Bowties get critiqued at Crimson
Bowtie on CampusGentlemen, drop your bowties
It's symmetric and old-fashioned, but just plain goofy. Gentlemen, the bowtie must die.
I've seen you bowtie lovers on campus: at career fairs, socials, classes and important meetings. I've seen you picking up plastic cups at football games and even watched you by the mirror straightening those stupid little things thinking maybe if the tie is perfectly centered it'll look dignified. Wrong.
What is the appeal of a bowtie? Is it because it's different from what most people wear? Are you the guy who would jump off a bridge just because no one else is doing it?
Wearing a bowtie, one must not forget his other accessories. Maybe some rainbow suspenders and a red honking nose. If you accompany it with a blazer and khakis you might as well bring a rattle and diaper, since anyone who does that looks like they're ready to pose for pre-school graduation photos.
I've dabbled in bowties myself, but I've also dabbled in Ghostbusters costumes and vampire capes. I grew out of it along with most of my adolescence, though fortunately there are still occasions where it's proper to dress like Peter Venkman.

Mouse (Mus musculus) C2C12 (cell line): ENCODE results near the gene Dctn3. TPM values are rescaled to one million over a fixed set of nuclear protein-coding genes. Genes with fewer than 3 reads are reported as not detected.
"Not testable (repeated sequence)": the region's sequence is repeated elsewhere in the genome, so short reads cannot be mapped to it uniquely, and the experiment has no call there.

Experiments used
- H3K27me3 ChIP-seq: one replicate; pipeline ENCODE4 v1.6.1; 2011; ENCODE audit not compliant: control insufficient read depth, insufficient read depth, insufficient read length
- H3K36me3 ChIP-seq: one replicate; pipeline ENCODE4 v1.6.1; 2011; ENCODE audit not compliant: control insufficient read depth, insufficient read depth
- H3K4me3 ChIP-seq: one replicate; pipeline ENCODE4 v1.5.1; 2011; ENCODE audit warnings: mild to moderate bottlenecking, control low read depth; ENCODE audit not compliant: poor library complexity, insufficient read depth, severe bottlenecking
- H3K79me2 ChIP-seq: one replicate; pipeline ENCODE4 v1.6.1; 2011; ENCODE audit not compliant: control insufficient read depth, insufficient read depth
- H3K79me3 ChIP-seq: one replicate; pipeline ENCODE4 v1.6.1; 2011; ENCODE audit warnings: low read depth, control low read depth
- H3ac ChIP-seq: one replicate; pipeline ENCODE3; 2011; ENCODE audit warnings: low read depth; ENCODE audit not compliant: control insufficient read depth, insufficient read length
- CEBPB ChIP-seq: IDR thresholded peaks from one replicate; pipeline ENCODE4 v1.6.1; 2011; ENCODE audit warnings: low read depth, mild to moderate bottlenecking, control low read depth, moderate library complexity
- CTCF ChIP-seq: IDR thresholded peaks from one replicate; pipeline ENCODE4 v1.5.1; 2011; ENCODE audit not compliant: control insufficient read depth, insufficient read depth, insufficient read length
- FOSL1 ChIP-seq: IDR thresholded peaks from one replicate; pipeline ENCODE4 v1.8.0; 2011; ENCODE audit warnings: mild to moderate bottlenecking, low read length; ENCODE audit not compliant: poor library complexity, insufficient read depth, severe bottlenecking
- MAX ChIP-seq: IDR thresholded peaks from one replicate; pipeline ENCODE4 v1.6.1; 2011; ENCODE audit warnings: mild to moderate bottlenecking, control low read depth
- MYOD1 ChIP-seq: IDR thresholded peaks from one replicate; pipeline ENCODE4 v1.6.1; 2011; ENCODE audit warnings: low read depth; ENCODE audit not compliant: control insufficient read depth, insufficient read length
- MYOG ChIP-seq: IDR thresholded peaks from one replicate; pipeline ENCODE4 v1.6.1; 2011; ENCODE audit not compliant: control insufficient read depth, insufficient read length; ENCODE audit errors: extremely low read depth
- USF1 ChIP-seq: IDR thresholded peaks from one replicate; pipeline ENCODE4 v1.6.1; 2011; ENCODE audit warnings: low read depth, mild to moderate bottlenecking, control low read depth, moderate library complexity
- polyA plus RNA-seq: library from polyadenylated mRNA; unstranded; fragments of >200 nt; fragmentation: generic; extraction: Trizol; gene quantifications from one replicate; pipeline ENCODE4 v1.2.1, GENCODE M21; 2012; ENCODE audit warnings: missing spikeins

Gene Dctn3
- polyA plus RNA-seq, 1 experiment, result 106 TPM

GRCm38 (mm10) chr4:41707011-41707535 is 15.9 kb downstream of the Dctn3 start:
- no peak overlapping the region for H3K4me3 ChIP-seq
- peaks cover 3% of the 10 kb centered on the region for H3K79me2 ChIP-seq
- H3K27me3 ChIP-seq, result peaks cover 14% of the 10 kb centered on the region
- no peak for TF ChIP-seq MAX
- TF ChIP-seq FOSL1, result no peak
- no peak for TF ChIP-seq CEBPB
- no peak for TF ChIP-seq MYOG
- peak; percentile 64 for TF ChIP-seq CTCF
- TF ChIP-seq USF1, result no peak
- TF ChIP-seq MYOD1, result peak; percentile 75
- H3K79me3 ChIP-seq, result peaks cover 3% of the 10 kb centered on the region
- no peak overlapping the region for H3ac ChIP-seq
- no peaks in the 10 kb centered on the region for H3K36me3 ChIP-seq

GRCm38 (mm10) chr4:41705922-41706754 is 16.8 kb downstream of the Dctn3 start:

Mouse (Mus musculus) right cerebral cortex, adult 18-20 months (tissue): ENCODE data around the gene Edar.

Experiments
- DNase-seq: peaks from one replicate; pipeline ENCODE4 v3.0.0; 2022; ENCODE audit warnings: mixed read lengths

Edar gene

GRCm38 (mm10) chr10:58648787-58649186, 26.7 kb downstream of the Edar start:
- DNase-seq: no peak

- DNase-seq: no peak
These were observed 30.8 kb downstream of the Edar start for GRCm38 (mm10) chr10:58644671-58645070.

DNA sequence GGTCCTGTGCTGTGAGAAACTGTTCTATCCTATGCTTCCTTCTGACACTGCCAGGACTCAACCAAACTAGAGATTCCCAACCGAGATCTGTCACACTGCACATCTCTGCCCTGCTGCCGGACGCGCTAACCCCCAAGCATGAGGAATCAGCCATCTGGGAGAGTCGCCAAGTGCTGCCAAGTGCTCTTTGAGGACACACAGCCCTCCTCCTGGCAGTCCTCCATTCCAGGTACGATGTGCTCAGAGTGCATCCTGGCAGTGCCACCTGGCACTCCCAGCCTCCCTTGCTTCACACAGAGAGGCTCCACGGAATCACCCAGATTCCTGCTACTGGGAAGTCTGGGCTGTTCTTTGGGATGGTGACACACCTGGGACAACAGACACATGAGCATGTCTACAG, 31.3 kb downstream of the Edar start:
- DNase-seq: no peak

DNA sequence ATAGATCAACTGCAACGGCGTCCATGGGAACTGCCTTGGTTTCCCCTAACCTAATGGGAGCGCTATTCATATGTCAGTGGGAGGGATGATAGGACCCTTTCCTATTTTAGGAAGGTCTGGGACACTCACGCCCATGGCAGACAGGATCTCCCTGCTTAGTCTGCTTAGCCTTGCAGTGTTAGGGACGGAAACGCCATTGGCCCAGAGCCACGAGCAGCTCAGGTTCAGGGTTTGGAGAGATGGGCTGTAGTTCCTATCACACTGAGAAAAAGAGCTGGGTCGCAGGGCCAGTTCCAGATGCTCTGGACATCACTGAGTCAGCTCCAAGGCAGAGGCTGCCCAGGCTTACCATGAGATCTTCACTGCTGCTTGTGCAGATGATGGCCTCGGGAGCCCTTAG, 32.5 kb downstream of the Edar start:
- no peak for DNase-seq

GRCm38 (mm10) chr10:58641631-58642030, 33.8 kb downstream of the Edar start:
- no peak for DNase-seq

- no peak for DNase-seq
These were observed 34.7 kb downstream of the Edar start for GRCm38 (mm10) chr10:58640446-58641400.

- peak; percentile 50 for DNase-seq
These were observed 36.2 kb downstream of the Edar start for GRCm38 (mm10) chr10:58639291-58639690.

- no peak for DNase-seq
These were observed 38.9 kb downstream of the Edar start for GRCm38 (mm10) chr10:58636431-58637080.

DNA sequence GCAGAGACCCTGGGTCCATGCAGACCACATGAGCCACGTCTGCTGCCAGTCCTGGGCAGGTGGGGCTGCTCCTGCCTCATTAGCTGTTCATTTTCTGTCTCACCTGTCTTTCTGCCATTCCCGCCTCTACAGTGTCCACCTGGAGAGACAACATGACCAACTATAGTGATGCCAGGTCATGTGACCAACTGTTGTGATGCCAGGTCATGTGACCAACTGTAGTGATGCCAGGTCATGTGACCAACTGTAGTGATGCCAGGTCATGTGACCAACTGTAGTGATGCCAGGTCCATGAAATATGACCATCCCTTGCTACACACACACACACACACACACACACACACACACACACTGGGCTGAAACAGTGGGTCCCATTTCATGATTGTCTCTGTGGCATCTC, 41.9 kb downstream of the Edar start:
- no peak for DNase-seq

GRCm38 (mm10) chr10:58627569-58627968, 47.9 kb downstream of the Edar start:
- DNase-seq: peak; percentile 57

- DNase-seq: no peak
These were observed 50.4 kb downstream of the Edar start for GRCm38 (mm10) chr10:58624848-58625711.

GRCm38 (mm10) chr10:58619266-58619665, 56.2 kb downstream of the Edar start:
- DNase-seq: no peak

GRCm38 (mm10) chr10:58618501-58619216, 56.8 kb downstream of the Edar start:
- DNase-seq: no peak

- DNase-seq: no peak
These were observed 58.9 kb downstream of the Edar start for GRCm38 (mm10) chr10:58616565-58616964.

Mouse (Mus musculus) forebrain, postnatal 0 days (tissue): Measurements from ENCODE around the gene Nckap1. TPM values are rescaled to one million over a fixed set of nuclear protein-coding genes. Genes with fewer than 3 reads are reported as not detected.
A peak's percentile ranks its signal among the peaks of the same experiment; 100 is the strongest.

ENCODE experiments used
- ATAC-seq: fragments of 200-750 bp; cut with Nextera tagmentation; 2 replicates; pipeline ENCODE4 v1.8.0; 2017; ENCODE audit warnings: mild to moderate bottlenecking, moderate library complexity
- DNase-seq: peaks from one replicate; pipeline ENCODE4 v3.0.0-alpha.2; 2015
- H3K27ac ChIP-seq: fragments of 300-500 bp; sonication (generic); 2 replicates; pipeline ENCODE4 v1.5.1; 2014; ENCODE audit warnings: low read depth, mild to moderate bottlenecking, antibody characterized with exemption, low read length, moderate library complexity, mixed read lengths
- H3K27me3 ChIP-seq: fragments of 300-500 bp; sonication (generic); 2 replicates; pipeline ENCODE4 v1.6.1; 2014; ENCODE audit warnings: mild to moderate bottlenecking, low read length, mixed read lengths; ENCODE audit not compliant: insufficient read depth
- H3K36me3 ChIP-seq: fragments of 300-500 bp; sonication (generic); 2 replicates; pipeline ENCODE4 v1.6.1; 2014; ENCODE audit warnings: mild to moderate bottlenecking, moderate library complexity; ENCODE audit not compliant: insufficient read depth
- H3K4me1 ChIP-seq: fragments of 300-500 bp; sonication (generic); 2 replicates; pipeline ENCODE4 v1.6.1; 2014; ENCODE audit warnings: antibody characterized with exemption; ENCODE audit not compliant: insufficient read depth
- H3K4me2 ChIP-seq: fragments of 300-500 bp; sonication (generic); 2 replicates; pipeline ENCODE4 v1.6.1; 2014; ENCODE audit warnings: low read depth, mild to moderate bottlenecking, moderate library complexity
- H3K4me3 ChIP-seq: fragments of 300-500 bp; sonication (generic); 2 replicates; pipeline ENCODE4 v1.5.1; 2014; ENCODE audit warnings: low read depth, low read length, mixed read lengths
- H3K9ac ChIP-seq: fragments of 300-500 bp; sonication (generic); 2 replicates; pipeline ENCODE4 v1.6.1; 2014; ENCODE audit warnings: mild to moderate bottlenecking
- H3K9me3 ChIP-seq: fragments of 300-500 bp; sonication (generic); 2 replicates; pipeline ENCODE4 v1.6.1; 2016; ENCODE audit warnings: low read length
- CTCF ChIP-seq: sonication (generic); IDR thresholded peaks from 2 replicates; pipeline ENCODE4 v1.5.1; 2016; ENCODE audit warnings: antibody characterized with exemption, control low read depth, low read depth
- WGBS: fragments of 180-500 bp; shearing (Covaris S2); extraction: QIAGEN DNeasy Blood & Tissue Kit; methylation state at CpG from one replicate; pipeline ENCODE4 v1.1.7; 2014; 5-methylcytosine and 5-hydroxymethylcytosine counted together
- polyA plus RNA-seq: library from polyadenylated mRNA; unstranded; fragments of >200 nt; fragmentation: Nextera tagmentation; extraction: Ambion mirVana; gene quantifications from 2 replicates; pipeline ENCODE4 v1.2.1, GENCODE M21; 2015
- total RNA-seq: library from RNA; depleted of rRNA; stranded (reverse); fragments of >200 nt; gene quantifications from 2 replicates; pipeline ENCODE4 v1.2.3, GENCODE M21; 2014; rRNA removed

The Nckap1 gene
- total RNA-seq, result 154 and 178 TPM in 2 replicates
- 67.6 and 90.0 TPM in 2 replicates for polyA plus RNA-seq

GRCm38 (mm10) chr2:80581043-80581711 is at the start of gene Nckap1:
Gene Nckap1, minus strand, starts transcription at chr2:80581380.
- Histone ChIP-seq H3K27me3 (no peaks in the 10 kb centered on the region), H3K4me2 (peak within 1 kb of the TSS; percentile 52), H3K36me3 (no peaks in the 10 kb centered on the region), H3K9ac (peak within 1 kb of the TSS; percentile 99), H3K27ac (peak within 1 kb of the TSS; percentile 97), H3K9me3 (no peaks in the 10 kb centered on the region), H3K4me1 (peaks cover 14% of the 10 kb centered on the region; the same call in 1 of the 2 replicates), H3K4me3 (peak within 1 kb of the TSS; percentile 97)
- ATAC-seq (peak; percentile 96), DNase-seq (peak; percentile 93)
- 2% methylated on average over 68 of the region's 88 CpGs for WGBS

And the frilly little choker doesn't look too bad with a vest and tuxedo. I remember wearing a sleek blue one to the high school prom and driving the ladies wild, but I wore a necktie with a tuxedo for my sister's wedding two weeks back and even that looks far superior.
I get the feeling that the bowtie will lose its hold on evening formalwear soon enough, probably becoming exclusively worn by male strippers.
Great public figures have worn bowties, not just the great clowns and strippers, so don't get me wrong on that one. Abraham Lincoln wore one and saved the Union, kind of, and Winston Churchill wore one while helping win the war to end all wars, kind of. But Lincoln did it looking awkward and Churchill still reminds me of the Gerber baby. more...